Date of this Version
Holmes, S. R. (2016). Unpacking Conjoint Behavioral Consultation: Predictors and Conditions that Support Parent-Teacher Relationships (Doctoral dissertation). Open Access Thesis and Dissertations from the College of Education and Human Sciences.
Empirical support confirms interventions with the goal of building partnerships between families and schools are effective methods for addressing childhood social-behavioral concerns and academic delays (for reviews see Jeynes, 2012). Conjoint Behavioral Consultation (CBC; Sheridan & Kratochwill, 2008) is a problem-solving based intervention that seeks to remediate childhood behavior problems by enhancing working relationships between parents and teachers. CBC consistently yields positive effects for children, families, and teachers (Sheridan, Eagle, Cowan, & Mickelson, 200; Sheridan et al., 2012; Sheridan et al., in submission; Sheridan, Ryoo, Garbacz, Kunz, & Chumney, 2013) and these outcomes are achieved through supportive parent-teacher relationships (Sheridan et al., 2012; Sheridan et al., in submission). Although communication among parents, teachers, and consultants is considered an important process feature of CBC, its influence on perceptions of the parent-teacher relationship remains unexplored.
The purpose of this study was to determine whether CBC consultants’ use of communication strategies during problem-solving interactions with parents and teachers predicted reports of their relationships, and whether consultees’ (i.e., parents and teachers) displays of shared interactional qualities during these problem-solving interactions moderated the aforementioned prediction. One hundred and ninety-three collaborative, problem-solving meetings were coded for CBC consultants’ use of partnership-oriented communication strategies and the degree to which parents and teachers demonstrated shared interactions.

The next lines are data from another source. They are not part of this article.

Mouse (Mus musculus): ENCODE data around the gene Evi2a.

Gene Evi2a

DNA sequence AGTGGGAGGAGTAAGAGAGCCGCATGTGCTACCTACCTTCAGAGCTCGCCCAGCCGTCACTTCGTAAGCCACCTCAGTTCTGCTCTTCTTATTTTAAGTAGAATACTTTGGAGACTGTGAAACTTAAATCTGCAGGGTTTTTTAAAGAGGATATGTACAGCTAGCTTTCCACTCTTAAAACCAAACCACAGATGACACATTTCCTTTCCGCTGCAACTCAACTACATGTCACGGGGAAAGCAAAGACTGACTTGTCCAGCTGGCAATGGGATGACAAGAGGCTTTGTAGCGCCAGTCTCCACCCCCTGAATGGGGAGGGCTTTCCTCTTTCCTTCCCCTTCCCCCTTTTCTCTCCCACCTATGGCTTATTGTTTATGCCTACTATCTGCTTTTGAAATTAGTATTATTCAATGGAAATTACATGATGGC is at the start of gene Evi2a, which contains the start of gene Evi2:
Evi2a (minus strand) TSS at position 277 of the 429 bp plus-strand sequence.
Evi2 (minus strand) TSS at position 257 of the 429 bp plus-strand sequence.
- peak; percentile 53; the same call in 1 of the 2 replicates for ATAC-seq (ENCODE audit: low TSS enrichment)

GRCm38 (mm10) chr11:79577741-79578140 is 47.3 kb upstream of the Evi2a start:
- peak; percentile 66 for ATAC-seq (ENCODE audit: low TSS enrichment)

Multilevel analyses were conducted to explore whether consultants’ use of partnership-oriented communication strategies during problem-solving interactions with parents and teachers predicted the quality of the parent-teacher relationship, as well as the extent to which consultees’ (i.e., parents and teachers) displays of shared interactions moderated this prediction. Descriptive analyses revealed that CBC consultants, on average, used a partnership orientation during their interactions with parents and teachers. Similarly, parents and teachers, on average, displayed a high degree of shared interactions when engaging in collaborative problem solving. Results of the multilevel analyses did not yield any significant findings. Future research with the intent of systematically manipulating communication within the consultation process is needed to fully understand how communication operates within CBC.
Advisor: Susan M. Sheridan